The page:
The website of news magazine Der Spiegel said that GM managers are concerned it's European division, which includes Opel and Britain's Vauxhall, is struggling while the rest of the company has rebounded well.
They also believe that GM is no longer dependent on Opel technology, and instead is able to use know-how from Korean subsidiaries, Der Spiegel reported.
Possible buyers include Volkswagen or Chinese automakers.
Speculation about Opel has been running rampant in recent months as General Motors executives have expressed scepticism about the brand, which has been owned by GM since 1929.
In March, GM CEO Dan Akerson said he was “impatient” about losses at the carmaker.
In 2009, Opel experienced serious financial problems and was nearly sold to a group of investors led by a Canadian auto parts company with Russian backers. Debate raged in Germany about whether the government should prop it up, but GM backed out of the sale at the last minute.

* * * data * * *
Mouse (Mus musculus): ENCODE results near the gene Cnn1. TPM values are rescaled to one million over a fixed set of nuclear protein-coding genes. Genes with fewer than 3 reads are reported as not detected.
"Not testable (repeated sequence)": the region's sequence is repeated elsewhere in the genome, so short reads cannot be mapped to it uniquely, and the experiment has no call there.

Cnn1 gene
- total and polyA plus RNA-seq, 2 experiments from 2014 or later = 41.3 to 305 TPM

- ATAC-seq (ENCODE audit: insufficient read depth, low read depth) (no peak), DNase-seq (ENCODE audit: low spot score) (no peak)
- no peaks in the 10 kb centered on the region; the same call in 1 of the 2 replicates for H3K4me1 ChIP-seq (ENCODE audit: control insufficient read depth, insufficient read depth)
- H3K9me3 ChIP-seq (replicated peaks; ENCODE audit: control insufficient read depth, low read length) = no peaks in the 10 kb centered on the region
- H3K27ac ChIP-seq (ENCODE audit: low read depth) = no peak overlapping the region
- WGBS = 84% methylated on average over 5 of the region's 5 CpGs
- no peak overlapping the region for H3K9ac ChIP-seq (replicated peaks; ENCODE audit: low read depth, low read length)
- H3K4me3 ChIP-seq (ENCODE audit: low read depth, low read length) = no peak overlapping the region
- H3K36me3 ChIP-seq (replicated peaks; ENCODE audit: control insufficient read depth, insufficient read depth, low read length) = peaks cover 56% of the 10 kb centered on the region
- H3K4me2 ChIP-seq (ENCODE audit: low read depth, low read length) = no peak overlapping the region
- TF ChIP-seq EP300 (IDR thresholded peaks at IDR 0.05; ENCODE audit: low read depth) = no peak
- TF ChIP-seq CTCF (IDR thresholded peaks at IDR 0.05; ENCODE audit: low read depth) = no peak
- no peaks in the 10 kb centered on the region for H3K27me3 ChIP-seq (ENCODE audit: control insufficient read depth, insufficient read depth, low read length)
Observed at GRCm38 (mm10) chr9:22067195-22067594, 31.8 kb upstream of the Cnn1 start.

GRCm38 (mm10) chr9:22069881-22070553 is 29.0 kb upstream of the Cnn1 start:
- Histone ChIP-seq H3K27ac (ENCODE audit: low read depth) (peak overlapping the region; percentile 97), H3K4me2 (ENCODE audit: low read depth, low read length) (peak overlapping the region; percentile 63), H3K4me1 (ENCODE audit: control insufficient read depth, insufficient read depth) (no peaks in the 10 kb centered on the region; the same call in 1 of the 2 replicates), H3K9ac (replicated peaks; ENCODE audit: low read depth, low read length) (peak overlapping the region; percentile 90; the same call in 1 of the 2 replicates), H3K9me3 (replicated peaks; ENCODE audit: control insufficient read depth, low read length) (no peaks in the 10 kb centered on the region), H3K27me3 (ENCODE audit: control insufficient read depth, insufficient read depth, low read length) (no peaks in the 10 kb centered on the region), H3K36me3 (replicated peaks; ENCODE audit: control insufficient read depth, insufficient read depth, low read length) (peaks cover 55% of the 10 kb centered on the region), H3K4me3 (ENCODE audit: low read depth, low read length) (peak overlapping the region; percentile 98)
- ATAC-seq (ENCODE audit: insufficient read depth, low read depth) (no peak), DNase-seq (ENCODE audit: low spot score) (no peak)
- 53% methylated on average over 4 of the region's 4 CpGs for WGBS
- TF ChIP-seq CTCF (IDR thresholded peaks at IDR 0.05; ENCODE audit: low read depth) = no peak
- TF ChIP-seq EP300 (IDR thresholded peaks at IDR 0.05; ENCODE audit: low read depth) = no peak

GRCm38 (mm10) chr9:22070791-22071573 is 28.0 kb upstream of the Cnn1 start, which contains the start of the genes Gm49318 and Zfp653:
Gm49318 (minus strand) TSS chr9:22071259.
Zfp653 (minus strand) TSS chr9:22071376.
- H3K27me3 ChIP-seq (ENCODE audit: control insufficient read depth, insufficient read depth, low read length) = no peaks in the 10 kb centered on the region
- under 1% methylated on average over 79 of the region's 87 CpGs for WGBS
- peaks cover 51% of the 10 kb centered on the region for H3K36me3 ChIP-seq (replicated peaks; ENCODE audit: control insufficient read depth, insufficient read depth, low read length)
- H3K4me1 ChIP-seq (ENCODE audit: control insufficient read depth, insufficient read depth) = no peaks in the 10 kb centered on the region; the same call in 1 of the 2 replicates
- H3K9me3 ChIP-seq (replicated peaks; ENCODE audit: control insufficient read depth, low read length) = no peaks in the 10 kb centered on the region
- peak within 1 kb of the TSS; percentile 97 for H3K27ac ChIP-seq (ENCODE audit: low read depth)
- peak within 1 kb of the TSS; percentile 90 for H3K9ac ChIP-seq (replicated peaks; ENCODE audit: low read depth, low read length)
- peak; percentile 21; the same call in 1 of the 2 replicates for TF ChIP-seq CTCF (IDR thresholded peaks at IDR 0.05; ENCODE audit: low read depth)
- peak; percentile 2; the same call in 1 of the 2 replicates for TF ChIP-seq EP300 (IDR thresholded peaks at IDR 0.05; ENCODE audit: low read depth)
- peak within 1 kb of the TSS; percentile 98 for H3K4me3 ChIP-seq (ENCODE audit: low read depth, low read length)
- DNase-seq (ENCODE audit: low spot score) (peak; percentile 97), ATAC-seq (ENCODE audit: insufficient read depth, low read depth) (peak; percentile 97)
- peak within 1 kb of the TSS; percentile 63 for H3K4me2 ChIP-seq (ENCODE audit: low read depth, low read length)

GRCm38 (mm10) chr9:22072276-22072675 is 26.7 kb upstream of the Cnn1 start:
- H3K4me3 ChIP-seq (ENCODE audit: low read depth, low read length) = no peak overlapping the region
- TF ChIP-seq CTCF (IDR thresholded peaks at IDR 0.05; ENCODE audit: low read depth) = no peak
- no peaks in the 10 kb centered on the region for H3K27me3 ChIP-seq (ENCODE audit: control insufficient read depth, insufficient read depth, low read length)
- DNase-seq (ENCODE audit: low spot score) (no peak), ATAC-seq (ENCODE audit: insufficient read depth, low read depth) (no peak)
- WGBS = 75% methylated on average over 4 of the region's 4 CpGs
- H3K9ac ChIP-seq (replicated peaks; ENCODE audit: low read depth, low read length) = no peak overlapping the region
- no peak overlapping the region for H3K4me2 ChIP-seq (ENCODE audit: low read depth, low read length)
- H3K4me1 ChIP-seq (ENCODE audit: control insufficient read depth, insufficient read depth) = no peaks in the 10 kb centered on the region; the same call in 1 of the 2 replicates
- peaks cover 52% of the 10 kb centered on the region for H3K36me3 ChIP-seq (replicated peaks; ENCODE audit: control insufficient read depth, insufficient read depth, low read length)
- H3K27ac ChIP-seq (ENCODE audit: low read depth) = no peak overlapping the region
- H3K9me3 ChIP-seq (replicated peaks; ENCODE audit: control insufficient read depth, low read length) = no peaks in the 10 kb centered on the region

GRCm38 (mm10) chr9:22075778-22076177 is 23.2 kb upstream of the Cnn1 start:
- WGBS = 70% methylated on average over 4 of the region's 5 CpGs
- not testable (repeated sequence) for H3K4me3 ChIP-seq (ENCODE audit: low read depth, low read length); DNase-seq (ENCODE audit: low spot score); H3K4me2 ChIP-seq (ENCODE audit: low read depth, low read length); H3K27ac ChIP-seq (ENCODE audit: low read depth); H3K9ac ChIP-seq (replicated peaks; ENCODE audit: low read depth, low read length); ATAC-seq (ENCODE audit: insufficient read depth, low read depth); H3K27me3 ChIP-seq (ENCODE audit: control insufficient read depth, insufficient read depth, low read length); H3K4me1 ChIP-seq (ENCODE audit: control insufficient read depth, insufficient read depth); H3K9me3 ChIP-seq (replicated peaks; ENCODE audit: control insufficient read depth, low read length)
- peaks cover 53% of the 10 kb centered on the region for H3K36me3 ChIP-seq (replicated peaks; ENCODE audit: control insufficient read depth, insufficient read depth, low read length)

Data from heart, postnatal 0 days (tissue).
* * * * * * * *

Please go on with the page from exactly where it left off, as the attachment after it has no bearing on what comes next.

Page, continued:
If GM does sell Opel, it will likely concentrate on building market share with its more successful Chevrolet Brand as well as its Korean subsidiary, Auto Bild magazine reported.
Opel has officially dismissed the possibility of a sale.
"This is pure speculation, we will not comment on it," an Opel spokesman told news agency AFP.
But the news has rattled employees and union representatives. Opel boss Karl-Friedrich Stracke complained of “rumours” and “speculation” in a letter to employees, while appealing them to remain confident in the carmaker's future.
“I will not let myself be influenced by the speculation in the press,” he wrote. “Please don't let yourself be either.”
Meanwhile, a spokesman for the German state of Thuringia, where Opel has a plant, told news agency Reuters that all the talk was “nonsense” and that it did not believe GM would sell it's German unit.